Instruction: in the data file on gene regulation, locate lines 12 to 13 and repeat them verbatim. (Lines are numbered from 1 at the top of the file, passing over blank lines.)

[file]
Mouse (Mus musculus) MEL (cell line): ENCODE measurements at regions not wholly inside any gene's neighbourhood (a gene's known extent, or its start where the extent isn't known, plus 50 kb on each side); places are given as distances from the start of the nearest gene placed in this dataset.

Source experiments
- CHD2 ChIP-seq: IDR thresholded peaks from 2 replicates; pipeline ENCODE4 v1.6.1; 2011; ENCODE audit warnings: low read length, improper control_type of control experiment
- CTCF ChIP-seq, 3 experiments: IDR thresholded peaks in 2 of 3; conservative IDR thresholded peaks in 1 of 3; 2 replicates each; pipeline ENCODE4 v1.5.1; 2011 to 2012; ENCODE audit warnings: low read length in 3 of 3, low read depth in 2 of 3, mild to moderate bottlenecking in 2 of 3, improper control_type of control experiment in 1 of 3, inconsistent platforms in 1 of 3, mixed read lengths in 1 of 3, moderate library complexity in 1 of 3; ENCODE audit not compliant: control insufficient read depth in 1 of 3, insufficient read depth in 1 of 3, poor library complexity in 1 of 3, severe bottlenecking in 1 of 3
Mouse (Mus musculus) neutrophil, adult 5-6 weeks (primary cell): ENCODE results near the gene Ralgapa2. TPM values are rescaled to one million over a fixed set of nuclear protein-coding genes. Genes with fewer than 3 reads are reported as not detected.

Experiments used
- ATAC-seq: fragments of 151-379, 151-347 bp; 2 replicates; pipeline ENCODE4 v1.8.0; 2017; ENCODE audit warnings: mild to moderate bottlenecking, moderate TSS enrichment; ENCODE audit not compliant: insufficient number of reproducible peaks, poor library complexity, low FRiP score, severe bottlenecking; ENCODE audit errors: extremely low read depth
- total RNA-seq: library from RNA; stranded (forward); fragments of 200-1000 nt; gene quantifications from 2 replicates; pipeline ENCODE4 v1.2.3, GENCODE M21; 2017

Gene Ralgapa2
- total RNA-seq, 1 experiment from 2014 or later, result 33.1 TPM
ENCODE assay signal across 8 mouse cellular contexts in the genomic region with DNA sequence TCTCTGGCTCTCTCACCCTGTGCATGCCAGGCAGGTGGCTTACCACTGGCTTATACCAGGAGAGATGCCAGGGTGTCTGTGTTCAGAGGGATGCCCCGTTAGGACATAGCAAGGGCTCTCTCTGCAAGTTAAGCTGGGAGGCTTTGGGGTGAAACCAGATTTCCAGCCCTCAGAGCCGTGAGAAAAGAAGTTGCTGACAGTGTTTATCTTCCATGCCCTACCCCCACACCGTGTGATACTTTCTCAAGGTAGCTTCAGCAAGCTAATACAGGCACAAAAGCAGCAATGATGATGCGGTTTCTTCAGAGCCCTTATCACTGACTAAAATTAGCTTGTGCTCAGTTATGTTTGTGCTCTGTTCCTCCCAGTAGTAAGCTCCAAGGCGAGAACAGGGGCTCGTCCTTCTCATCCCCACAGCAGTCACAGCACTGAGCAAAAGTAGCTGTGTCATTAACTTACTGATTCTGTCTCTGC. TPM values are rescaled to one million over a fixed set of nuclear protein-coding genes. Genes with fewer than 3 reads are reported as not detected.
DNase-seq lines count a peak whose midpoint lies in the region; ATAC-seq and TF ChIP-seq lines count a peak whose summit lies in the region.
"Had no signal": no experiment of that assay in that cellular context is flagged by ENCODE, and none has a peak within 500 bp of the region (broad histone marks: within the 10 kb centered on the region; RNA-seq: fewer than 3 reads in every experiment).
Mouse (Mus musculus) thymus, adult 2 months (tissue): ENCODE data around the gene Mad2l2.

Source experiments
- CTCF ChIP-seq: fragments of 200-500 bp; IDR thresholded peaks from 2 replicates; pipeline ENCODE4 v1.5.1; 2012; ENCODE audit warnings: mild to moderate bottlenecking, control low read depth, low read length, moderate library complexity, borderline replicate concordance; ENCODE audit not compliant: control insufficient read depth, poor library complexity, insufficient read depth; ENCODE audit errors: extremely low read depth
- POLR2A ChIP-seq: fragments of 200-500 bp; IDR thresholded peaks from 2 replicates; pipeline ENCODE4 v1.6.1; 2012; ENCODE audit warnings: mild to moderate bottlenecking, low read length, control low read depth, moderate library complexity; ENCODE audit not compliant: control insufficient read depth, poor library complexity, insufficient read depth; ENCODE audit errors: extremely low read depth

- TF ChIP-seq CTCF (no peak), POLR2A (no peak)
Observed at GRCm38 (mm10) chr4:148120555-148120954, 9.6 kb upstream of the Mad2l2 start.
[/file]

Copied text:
DNase-seq lines count a peak whose midpoint lies in the region; ATAC-seq and TF ChIP-seq lines count a peak whose summit lies in the region.
"Had no signal": no experiment of that assay in that cellular context is flagged by ENCODE, and none has a peak within 500 bp of the region (broad histone marks: within the 10 kb centered on the region; RNA-seq: fewer than 3 reads in every experiment).